Pop Up Playground

Thu 19 Apr ,

Pop Up Playground launch their first adventure in pervasive game playing with a massive game of the parlour classic, Werewolf

First published on 25 Feb 2012. Updated on 20 Apr 2012.

According to Robert Reid, it started almost a year ago, last April, when Tassos Stevens from UK-based company Coney quietly slipped into Melbourne for a week of workshops, described at the time by Stevens as “challenges towards how to be a playful secret agent”.

“He basically introduced us to the kind of work Coney does – a form of pervasive games,” explains Reid.

Pervasive games are social games that have escaped the traditional confines of the living room or the parlour and expanded into the public realm. It’s a broad genre, encompassing many forms of playful experience that have a performative outcome, everything from audio tours to immersive theatre games to variations on flash-mobbing.

After the initial week of training was over, Stevens continued working with a smaller group of trainee secret agents via email as they developed their performance ideas in an ongoing series of “play days”, dissecting a variety of games and discussing ways of realising them in an expanded play space.

It was during these play days that Robert Reid, Paul Callaghan, Sayraphim Lothian and Ben McKenzie began work as Pop Up Playground. Their first official adventure, launched as part of the Comedy Festival, will be a massive game of Werewolf.

Reid, a theatremaker whose play The Joy of Text was a critical hit at the MTC last year, describes Werewolf as a conversational parlour game of subterfuge and accusation.

How do you play? Well, basically, two players are nominated as werewolves and the rest are villagers. At night all but the werewolves close their eyes, the wolves then silently choose a villager to kill. During the day everyone opens their eyes, the murder is announced and after a debate the group nominates a suspect for execution. The goal is to survive.

“It’s usually for about seven to ten players,” says Reid, “but we’ve modified it to work with a larger group, up to maybe 50 or 60 potentially.”

Werewolf is a fascinating convergence of invented stories and real psychological experiences. According to Reid, an environment is created in which individuals are licensed to generate events, events which in the retelling become invested with meaning. “In short,” he says, “narrative emerges out of play and the player is always at the centre of it.”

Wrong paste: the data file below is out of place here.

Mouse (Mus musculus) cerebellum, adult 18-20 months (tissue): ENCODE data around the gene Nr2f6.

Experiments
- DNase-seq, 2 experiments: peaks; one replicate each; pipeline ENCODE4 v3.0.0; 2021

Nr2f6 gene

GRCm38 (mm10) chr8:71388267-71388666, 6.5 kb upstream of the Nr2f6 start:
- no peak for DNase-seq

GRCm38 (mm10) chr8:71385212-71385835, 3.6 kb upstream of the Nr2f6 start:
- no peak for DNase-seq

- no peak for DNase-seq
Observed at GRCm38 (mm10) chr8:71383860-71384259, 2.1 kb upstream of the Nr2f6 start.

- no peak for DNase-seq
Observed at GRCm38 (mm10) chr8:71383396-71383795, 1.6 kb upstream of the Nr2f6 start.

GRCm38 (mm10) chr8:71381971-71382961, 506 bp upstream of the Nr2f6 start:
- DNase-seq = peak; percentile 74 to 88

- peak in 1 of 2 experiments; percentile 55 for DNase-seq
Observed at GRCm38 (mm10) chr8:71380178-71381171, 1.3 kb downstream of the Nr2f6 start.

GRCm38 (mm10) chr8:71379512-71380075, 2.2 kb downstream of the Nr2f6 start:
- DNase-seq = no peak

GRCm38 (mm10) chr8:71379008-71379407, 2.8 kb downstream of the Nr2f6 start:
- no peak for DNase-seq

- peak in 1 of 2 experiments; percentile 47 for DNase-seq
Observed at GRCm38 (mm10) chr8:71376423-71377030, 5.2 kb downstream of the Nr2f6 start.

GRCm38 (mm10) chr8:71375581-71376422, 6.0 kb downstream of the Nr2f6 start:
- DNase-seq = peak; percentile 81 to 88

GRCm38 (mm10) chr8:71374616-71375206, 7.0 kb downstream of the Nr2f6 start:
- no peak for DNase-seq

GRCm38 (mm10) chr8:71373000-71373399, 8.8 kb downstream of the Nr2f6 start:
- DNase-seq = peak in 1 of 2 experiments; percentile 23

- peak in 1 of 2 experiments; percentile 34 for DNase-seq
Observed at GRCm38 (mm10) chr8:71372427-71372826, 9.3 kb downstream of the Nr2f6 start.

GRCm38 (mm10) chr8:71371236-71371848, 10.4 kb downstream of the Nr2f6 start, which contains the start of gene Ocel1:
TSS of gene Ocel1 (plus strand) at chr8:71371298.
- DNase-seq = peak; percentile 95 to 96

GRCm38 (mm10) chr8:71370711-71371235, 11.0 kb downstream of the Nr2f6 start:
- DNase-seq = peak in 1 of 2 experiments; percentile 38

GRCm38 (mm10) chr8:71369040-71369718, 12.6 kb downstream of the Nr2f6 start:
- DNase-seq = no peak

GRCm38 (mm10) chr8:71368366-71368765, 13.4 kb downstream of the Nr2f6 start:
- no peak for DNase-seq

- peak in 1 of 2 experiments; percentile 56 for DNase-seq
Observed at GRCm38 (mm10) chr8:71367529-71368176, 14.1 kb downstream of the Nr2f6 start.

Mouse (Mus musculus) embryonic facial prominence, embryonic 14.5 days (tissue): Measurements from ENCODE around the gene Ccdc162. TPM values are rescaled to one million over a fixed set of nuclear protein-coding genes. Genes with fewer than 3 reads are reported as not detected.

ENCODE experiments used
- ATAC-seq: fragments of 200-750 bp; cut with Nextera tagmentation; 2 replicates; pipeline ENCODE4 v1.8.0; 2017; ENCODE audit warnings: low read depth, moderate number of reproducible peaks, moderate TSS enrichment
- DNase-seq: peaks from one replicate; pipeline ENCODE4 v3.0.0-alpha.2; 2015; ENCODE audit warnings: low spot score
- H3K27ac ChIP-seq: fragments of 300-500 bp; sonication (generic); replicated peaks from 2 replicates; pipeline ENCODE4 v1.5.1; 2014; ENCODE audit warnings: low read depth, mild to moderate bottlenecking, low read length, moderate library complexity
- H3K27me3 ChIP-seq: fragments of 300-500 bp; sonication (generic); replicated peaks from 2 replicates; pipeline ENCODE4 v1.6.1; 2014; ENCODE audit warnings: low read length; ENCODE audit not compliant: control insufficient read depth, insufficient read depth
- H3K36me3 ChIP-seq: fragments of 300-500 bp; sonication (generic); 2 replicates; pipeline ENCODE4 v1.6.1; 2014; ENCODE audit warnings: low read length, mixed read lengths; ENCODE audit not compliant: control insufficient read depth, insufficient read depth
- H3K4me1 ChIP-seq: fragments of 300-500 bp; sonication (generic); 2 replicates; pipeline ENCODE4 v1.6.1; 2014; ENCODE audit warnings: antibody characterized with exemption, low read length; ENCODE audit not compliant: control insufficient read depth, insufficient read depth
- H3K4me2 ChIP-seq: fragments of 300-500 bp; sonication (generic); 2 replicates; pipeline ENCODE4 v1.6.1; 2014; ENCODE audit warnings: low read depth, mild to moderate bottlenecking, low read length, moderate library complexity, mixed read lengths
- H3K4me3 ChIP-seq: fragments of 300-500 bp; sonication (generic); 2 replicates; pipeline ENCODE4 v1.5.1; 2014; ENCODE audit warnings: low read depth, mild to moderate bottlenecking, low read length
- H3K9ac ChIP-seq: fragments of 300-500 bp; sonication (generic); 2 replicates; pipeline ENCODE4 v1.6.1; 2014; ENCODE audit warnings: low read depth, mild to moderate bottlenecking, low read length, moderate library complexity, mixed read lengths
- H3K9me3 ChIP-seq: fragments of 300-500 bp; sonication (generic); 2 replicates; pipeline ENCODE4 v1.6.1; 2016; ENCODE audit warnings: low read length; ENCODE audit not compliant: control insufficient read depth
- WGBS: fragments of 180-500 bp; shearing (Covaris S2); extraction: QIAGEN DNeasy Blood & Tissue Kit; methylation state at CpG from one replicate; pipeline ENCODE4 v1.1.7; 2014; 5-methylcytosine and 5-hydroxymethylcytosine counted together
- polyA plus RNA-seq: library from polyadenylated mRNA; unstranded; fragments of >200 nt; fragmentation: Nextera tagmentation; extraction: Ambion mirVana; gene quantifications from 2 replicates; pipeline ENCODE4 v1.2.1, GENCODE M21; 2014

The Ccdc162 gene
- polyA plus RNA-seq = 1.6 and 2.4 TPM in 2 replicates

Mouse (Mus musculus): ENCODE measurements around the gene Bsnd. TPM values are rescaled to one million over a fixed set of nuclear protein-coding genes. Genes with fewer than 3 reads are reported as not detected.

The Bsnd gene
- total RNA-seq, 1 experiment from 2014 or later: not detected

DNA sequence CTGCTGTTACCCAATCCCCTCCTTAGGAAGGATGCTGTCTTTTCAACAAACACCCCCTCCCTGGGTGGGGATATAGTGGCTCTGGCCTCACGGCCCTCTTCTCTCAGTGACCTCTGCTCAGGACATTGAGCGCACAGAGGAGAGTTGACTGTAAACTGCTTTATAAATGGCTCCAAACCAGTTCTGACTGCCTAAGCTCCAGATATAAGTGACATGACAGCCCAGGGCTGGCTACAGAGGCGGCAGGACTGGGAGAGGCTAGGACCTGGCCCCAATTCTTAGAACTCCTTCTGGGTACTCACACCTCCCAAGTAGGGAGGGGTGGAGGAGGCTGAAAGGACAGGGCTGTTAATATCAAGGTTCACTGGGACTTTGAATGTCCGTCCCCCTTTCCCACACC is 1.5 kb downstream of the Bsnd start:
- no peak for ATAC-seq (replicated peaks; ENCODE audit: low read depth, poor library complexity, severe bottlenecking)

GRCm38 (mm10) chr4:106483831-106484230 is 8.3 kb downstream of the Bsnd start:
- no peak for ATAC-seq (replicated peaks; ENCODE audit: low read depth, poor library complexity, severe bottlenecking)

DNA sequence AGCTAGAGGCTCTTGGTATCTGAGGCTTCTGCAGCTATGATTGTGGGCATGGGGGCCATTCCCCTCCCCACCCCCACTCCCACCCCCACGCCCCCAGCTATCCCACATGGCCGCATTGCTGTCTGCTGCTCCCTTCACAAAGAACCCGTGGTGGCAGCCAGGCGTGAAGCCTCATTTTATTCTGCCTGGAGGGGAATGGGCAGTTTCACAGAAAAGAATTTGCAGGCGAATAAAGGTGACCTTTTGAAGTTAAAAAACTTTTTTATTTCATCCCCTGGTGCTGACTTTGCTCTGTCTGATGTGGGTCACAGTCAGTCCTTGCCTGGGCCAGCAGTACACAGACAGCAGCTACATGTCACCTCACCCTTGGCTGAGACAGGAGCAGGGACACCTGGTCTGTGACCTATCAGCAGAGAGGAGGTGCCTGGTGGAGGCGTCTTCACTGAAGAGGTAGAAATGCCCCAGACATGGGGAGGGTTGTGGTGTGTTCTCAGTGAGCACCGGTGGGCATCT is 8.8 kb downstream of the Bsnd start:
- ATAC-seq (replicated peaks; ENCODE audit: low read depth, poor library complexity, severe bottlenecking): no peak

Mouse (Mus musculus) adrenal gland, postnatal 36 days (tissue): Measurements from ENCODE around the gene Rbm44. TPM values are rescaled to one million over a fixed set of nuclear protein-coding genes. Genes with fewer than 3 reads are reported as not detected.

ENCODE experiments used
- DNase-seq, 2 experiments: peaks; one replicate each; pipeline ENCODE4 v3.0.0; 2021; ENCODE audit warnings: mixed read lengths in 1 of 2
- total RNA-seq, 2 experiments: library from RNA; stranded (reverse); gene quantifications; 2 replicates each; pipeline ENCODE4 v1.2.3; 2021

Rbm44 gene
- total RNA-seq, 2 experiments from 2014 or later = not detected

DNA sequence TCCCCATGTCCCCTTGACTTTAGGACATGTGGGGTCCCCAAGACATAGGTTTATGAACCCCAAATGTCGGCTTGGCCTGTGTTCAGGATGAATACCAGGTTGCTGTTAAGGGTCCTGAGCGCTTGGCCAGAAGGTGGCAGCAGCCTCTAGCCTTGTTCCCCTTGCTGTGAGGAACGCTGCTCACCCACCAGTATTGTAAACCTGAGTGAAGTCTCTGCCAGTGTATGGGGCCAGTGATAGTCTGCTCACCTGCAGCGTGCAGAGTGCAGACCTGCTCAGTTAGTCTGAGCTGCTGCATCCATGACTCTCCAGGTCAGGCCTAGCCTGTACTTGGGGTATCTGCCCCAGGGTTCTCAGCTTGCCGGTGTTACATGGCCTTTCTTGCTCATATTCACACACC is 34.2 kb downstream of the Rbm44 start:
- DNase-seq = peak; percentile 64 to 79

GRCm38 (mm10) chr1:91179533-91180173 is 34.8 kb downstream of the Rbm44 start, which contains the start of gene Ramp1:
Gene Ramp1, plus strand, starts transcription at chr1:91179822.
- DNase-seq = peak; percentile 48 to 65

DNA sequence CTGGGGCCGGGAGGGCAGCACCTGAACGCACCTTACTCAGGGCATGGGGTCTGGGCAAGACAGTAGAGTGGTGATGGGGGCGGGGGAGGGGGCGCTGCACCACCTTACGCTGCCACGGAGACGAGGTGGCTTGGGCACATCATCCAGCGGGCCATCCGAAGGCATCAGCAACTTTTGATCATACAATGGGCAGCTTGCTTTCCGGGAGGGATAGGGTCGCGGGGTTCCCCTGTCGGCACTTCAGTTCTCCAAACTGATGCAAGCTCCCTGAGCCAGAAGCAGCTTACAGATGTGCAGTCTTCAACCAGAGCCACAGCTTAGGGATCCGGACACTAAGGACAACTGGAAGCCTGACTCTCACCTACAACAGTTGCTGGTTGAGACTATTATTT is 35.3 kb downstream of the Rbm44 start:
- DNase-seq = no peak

What is interesting for Reid about such parlour games is the way in which each player’s performance is shape by the rules, meaning the game can be designed to investigate certain kinds of experience. “In Werewolf, for example, suspicion and paranoia.”

Even when played in a parlour, Werewolf, or Mafia as it is traditionally known, makes for an engrossing social experiment. While the process and rules are relatively clear, players have a lot of freedom in how they go about deciding who to execute or murder or potentially save. Like all games, it’s a case of partial free will within a partially determined universe, but with the free will turned up dangerously high. This resulting tension between freedom and process finds a mirror in the strategies that people bring to the game, inevitably an unsettled mix of logic and irrationality — the perfect environment in which to breed personal mistrust and mass hysteria. Sound like fun?

The key is what Tassos Stevens and other pervasive-game enthusiasts call “agency”. That is, what is important is the kind of activity that the game enables individuals to undertake, and the way in which the game facilitates this activity. It is this question of agency that fascinates Reid and for him distinguishes pervasive games from theatre.

“While they’re both performative and share very similar territory – theatre and games are both kinds of play, for instance – a game differs from theatre in that theatre is a closed system and games are open.”

In theatre the role of the audience is separate to the performance, whereas in games everybody gets to play. Instead of a rigid division between audience and performer, there is only one class of participant: players.

As part of the Comedy Festival, the first Pop Up Playground event will also feature performances from a range of guest comedians, with their performances integrated into the game play. To find out more, head to Pop Up Playground. In July this year, Pop Up Playground will also be producing This is a Door, a three-day festival of games at Theatre Works.

article from here: http://www.au.timeout.com/melbourne/comedy/events/2837/pop-up-playground